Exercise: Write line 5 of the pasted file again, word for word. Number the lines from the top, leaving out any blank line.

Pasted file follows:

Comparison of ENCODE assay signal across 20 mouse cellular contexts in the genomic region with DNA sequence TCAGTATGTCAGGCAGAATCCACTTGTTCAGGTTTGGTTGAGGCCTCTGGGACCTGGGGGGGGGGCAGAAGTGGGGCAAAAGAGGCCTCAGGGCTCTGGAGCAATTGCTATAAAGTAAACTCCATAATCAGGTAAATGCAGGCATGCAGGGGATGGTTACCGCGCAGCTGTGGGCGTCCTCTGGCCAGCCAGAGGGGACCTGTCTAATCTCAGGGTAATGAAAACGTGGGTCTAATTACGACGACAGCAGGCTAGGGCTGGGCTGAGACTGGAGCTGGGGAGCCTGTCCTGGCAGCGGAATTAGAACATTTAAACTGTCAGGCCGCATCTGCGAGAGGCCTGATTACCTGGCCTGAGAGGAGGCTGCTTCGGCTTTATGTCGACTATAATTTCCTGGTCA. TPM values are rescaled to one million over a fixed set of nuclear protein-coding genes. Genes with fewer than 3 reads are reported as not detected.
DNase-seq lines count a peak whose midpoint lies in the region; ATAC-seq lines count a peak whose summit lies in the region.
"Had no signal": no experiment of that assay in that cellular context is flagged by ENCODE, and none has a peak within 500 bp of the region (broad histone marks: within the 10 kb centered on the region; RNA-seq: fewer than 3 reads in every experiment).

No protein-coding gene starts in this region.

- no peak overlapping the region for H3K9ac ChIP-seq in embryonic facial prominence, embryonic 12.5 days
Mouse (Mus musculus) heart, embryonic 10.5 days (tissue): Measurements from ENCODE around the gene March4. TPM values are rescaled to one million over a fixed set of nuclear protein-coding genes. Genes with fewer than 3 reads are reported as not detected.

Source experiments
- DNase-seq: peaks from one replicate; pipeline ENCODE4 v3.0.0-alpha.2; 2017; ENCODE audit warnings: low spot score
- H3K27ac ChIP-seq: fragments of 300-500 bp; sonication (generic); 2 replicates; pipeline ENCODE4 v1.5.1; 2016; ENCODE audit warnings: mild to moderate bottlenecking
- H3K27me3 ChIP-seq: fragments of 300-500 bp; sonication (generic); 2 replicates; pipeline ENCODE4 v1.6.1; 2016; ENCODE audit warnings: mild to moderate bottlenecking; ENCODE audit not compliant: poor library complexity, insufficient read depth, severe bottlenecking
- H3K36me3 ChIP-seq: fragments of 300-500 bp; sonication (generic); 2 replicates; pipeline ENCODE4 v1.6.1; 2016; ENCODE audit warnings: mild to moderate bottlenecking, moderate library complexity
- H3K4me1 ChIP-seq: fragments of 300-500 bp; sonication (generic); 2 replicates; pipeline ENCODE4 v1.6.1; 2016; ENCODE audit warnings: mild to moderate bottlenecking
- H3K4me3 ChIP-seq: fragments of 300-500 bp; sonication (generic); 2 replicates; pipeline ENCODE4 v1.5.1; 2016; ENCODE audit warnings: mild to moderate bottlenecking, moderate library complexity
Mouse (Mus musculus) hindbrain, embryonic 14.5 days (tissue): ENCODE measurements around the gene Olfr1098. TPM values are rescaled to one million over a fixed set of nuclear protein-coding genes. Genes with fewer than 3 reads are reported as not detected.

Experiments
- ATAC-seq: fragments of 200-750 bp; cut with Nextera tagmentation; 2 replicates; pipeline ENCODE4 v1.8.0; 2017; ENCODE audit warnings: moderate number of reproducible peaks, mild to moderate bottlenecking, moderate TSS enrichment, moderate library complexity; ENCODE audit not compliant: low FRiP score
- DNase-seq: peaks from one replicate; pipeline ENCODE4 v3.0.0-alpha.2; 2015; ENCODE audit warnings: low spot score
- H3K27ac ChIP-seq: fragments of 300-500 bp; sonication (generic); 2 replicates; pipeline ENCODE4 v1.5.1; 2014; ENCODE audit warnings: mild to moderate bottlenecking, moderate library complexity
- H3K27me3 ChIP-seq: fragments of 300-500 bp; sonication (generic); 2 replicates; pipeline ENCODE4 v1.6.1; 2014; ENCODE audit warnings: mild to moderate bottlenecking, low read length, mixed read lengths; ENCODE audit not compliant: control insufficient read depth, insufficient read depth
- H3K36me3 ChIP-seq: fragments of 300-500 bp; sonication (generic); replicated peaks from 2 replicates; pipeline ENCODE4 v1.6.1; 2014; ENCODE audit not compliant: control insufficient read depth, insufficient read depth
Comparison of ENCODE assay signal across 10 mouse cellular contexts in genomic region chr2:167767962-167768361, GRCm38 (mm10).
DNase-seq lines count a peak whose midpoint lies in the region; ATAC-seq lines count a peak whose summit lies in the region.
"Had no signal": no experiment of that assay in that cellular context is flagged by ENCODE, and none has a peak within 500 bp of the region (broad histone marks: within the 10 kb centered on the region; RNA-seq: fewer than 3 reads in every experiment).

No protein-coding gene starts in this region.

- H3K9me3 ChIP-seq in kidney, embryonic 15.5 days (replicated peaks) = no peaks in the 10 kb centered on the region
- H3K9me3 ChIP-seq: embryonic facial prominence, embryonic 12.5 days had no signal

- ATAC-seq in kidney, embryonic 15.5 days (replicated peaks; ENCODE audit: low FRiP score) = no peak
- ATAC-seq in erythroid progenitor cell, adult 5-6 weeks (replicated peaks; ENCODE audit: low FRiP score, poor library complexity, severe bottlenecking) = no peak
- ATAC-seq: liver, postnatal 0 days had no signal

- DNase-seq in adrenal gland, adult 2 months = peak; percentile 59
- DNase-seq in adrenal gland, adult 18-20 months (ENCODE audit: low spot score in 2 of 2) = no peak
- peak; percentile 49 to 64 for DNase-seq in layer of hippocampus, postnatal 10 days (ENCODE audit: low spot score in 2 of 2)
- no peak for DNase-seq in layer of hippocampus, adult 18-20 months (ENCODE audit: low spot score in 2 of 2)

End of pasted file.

- no peak overlapping the region for H3K9ac ChIP-seq in embryonic facial prominence, embryonic 12.5 days